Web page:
Quality control of chemical and isotopic analyses of geothermal water samples

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Chemical and isotopic analyses of geothermal water samples must meet certain levels of accuracy and reliability to be useful for identifying geochemical processes in hydrothermal systems. Quality control is largely a concern for the analytical laboratory, but the geochemist or reservoir engineer using the chemical data must also be concerned with analytical quality. To test accuracy and reliability of analyses available from laboratories, splits of seven water samples were sent to four stable-isotope laboratories, and splits of five water samples were sent to four chemical laboratories. The analyses of each sample were compared among laboratories, and the differences in analyses ... continued below

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Reed, Marshall J. & Mariner, Robert H. January 1, 1991.

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Chemical and isotopic analyses of geothermal water samples must meet certain levels of accuracy and reliability to be useful for identifying geochemical processes in hydrothermal systems. Quality control is largely a concern for the analytical laboratory, but the geochemist or reservoir engineer using the chemical data must also be concerned with analytical quality. To test accuracy and reliability of analyses available from laboratories, splits of seven water samples were sent to four stable-isotope laboratories, and splits of five water samples were sent to four chemical laboratories. The analyses of each sample were compared among laboratories, and the differences in analyses were evaluated using criteria developed for this comparison. Isotopic compositions were considered reliable if they deviated from mean values by less than 2{per_thousand}, for hydrogen and by less than 0.15{per_thousand}, for oxygen. Concentrations of each chemical component were considered reliable if they differed from mean values by less than 10%. Chemical analyses were examined for internal consistency by calculating the error in ionic charge balance and the error between ionic charge and electrical conductivity. To be considered internally consistent, chemical analyses must have less than 5% error in charge balance and less than 10% error in conductivity balance. Three isotope laboratories gave consistent compositions of all samples. No chemical laboratory gave consistent analyses of all samples. Recommendations are made that provide the user of isotopic and chemical data with the ability to better evaluate the quality of analyses.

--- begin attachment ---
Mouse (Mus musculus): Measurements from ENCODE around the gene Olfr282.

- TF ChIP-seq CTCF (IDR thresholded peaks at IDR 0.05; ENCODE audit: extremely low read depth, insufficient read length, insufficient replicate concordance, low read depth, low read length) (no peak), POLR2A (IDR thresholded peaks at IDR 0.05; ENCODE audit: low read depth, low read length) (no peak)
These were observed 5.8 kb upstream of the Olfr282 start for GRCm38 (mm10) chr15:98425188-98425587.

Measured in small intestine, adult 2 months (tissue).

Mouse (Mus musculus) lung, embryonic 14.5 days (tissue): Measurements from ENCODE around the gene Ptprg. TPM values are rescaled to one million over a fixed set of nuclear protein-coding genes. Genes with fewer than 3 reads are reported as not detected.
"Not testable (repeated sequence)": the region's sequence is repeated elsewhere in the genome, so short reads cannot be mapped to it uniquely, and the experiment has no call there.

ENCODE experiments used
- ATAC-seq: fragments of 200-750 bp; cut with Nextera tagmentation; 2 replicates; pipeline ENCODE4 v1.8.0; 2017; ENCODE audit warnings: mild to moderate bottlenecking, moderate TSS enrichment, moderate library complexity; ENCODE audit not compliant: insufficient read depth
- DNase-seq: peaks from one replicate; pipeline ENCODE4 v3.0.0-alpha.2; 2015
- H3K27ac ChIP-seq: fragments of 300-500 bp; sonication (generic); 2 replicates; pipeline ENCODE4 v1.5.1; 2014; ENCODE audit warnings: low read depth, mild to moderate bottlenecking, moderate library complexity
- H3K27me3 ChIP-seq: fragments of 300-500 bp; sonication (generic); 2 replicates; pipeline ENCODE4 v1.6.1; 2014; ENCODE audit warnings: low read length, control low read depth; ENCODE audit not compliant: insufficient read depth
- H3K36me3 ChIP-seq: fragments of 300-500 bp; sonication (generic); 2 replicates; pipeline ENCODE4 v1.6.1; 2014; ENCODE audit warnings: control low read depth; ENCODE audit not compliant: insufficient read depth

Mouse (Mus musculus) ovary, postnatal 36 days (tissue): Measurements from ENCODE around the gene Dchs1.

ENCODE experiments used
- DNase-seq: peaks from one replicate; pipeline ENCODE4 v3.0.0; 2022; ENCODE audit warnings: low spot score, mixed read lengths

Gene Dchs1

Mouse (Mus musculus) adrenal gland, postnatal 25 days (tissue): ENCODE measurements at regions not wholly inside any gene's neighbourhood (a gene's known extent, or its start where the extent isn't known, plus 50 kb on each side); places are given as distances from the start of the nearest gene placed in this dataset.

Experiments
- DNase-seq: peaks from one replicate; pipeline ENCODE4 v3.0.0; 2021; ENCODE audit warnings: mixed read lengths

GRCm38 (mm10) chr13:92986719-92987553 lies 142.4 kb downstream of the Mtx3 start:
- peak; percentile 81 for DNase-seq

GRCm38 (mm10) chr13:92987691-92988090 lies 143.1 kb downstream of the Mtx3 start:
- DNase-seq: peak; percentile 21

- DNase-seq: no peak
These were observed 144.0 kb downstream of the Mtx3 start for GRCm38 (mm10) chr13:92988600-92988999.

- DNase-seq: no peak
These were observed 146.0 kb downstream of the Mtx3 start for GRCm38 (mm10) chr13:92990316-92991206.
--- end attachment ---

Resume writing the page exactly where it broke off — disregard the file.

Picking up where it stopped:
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  • Proceedings, sixteenth workshop on geothermal reservoir engineering, Stanford University, Stanford, CA January 23-25, 1991

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  • Report No.: SGP-TR-134-3
  • Grant Number: None
  • Office of Scientific & Technical Information Report Number: 887453
  • Archival Resource Key: ark:/67531/metadc885571

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Office of Scientific & Technical Information Technical Reports

Reports, articles and other documents harvested from the Office of Scientific and Technical Information.

Office of Scientific and Technical Information (OSTI) is the Department of Energy (DOE) office that collects, preserves, and disseminates DOE-sponsored research and development (R&D) results that are the outcomes of R&D projects or other funded activities at DOE labs and facilities nationwide and grantees at universities and other institutions.

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  • January 1, 1991

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  • Sept. 21, 2016, 2:29 a.m.

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  • Dec. 7, 2016, 7:28 p.m.

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Reed, Marshall J. & Mariner, Robert H. Quality control of chemical and isotopic analyses of geothermal water samples, article, January 1, 1991; United States. (digital.library.unt.edu/ark:/67531/metadc885571/: accessed December 17, 2017), University of North Texas Libraries, Digital Library, digital.library.unt.edu; crediting UNT Libraries Government Documents Department.